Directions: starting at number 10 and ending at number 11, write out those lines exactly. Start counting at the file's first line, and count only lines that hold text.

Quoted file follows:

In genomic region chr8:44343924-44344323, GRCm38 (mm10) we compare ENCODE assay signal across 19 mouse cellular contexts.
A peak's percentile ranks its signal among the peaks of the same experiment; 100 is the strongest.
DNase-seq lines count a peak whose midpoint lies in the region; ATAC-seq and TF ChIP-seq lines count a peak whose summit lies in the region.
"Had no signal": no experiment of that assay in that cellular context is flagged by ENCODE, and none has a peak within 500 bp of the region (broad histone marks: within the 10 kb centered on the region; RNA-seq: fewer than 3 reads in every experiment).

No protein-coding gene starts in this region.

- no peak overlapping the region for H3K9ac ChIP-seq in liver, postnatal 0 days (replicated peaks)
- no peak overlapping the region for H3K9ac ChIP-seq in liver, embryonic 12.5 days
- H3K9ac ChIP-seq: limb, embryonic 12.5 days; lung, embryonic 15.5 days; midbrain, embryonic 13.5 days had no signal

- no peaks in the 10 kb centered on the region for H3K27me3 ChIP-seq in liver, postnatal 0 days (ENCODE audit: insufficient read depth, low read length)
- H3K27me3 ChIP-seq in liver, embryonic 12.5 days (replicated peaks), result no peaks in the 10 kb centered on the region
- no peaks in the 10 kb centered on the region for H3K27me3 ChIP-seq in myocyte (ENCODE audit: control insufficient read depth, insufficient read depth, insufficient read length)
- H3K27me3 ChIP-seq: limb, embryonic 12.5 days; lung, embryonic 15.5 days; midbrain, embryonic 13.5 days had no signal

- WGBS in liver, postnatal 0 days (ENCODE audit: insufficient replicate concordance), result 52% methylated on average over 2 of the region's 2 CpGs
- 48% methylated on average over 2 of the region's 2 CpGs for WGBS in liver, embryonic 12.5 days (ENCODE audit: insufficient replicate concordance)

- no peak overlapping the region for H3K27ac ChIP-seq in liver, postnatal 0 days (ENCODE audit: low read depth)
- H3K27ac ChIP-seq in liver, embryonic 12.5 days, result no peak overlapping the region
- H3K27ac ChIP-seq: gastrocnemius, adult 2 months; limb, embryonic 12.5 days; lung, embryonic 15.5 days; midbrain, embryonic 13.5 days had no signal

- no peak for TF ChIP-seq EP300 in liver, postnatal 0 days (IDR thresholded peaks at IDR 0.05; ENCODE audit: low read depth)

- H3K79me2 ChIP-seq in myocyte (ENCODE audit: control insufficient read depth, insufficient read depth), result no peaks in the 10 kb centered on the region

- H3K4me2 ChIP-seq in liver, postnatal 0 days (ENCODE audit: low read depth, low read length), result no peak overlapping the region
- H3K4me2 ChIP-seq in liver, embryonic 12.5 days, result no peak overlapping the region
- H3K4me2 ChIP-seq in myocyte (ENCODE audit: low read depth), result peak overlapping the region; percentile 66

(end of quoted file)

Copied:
- H3K27me3 ChIP-seq in liver, embryonic 12.5 days (replicated peaks), result no peaks in the 10 kb centered on the region
- no peaks in the 10 kb centered on the region for H3K27me3 ChIP-seq in myocyte (ENCODE audit: control insufficient read depth, insufficient read depth, insufficient read length)